Professional Scepticism

Professional Scepticism


"An attitude that includes a questioning mind, being alert to conditions which may indicate possible misstatement due to fraud or error, and a critical assessment of audit evidence." (ISA 200 Overall Objectives of the Independent Auditor and the Conduct of an Audit in Accordance with International Standards on Auditing).


Auditors are required to perform audits with an attitude of professional scepticism. There has been much criticism recently that auditors are failing in this requirement and there are plans to try and improve scepticism within the profession.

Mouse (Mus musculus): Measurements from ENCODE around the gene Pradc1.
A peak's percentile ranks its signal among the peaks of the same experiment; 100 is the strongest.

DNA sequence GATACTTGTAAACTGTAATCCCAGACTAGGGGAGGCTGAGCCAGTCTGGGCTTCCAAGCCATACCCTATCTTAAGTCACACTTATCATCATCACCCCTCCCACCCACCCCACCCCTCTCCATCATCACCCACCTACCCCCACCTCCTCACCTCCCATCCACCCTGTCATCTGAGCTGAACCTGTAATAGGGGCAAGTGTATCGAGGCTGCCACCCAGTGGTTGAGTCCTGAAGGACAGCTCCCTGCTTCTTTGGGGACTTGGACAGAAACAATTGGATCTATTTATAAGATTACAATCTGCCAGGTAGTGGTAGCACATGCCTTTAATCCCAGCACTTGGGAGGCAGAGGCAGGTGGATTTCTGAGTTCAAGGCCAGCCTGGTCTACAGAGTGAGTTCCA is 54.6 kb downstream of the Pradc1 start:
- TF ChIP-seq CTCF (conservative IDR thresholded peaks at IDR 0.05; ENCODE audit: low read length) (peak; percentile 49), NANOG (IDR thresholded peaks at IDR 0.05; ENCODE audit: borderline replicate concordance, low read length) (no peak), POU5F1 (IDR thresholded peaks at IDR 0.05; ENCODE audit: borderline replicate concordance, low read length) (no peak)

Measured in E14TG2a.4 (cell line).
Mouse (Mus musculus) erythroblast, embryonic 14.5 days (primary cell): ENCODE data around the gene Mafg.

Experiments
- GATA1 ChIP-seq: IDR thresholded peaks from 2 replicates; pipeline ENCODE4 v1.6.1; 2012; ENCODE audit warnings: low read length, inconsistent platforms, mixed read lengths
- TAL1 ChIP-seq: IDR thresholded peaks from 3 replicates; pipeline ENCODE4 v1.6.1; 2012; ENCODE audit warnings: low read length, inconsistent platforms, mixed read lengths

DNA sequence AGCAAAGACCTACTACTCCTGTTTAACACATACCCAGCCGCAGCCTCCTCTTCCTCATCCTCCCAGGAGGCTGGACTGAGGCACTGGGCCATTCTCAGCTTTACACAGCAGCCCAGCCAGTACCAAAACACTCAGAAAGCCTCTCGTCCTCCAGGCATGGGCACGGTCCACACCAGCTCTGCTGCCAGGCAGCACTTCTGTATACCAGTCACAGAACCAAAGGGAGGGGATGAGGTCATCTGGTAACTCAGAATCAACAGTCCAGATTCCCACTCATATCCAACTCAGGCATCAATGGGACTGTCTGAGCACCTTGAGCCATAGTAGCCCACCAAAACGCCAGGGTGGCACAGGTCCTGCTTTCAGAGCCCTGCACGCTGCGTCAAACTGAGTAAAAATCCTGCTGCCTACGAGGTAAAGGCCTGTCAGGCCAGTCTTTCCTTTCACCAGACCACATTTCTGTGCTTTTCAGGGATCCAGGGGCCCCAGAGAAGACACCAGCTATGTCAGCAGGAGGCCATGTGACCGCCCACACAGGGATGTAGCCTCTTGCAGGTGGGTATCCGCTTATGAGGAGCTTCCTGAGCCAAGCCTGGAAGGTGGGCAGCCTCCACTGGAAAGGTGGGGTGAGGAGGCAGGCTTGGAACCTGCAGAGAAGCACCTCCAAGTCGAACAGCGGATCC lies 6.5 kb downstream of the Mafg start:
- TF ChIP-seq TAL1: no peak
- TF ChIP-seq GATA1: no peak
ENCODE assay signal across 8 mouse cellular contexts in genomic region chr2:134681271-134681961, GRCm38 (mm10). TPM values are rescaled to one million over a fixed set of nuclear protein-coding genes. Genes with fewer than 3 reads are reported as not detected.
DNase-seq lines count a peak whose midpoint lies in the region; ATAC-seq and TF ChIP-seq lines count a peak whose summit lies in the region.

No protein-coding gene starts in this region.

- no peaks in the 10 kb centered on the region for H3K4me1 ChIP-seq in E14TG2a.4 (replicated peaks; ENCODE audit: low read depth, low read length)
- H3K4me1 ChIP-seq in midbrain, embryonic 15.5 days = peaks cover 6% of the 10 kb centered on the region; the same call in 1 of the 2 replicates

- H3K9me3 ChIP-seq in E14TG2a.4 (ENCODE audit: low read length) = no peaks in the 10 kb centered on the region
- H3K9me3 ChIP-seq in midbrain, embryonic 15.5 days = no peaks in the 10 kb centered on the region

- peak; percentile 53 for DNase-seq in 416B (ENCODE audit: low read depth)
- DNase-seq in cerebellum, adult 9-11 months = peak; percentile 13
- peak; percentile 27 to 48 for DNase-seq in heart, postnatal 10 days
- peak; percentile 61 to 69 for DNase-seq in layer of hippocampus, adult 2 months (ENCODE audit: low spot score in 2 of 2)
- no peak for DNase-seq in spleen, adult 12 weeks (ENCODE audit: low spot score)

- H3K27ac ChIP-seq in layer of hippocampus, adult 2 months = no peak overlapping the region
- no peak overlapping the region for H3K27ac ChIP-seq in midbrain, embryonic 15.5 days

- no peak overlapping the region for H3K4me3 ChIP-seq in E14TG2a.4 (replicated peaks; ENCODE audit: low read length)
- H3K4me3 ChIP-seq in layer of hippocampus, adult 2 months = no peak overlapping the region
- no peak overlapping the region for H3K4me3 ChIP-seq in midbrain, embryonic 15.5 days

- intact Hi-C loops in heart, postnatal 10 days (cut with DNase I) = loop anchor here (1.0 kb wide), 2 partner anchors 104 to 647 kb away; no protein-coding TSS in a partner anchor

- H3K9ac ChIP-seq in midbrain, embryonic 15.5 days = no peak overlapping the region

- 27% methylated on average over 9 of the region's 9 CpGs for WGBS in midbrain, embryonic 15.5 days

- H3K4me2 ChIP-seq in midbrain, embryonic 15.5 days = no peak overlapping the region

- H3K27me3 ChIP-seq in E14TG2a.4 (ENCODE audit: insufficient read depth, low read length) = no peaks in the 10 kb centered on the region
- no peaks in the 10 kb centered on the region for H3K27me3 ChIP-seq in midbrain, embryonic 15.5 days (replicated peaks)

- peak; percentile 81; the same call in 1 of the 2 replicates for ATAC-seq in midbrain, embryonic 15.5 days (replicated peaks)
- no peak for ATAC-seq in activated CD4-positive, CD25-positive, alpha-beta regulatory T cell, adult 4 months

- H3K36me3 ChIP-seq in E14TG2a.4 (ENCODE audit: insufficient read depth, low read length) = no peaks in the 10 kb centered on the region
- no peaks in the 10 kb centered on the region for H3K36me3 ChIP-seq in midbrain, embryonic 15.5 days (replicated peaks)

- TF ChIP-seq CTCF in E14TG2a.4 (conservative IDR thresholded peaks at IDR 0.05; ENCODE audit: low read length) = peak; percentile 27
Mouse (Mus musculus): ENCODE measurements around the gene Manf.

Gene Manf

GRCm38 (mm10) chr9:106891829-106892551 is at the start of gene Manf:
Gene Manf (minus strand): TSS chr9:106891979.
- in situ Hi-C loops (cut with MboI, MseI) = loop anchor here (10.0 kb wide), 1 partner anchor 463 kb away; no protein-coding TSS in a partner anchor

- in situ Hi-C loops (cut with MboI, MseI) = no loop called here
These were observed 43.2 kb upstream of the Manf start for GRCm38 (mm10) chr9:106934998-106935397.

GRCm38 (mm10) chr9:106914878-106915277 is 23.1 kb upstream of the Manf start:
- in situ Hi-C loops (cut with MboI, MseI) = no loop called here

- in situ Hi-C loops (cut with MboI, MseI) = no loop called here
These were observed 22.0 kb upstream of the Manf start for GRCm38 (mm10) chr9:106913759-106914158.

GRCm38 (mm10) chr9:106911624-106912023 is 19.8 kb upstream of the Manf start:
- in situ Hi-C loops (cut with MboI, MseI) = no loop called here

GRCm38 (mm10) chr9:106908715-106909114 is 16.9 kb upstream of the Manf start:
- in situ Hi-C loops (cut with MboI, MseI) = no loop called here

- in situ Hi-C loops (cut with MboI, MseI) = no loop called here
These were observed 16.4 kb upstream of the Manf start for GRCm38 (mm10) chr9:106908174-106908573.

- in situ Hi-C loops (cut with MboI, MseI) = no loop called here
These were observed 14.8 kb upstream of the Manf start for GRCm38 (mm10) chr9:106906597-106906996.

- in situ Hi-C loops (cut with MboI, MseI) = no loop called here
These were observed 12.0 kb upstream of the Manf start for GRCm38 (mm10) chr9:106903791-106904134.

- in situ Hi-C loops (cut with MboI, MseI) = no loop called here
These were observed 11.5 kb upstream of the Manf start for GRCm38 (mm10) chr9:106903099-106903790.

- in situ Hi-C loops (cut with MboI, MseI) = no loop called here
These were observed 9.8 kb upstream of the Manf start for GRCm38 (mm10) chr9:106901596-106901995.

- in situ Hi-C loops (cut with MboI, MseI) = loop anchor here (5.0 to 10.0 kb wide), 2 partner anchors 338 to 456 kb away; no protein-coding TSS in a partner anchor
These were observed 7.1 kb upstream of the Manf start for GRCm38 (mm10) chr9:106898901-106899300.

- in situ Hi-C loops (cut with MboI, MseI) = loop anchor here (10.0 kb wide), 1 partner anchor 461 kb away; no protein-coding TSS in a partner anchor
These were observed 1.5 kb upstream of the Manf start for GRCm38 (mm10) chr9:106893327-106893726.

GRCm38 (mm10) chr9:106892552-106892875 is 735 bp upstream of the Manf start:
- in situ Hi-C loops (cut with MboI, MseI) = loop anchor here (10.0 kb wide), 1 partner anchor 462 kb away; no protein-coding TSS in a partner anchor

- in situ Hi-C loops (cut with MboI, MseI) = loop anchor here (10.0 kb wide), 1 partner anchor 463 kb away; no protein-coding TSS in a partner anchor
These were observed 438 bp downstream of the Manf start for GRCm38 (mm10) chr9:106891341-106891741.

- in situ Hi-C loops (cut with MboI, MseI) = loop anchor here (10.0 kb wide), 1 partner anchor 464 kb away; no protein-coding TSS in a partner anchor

Practically auditors need to remain alert to the risk of misstatement, regardless of the perceived strength of the client's controls or the results of previous audit procedures (either in the current or prior years). A good example is fraud: no matter how strong a client's controls, fraud is always possible.

Another implication of scepticism is to consider the nature of identified misstatements. There has been a tendency in the past to immediately identify a misstatement as an error (i.e. accidental). Auditors should consider misstatements more deeply; they could be due to fraud, or at least indicative of deficiencies in the accounting system that could lead to further errors or frauds.

Created at 10/3/2012 2:37 PM  by System Account  (GMT) Greenwich Mean Time : Dublin, Edinburgh, Lisbon, London
Last modified at 11/2/2016 10:55 AM  by System Account  (GMT) Greenwich Mean Time : Dublin, Edinburgh, Lisbon, London

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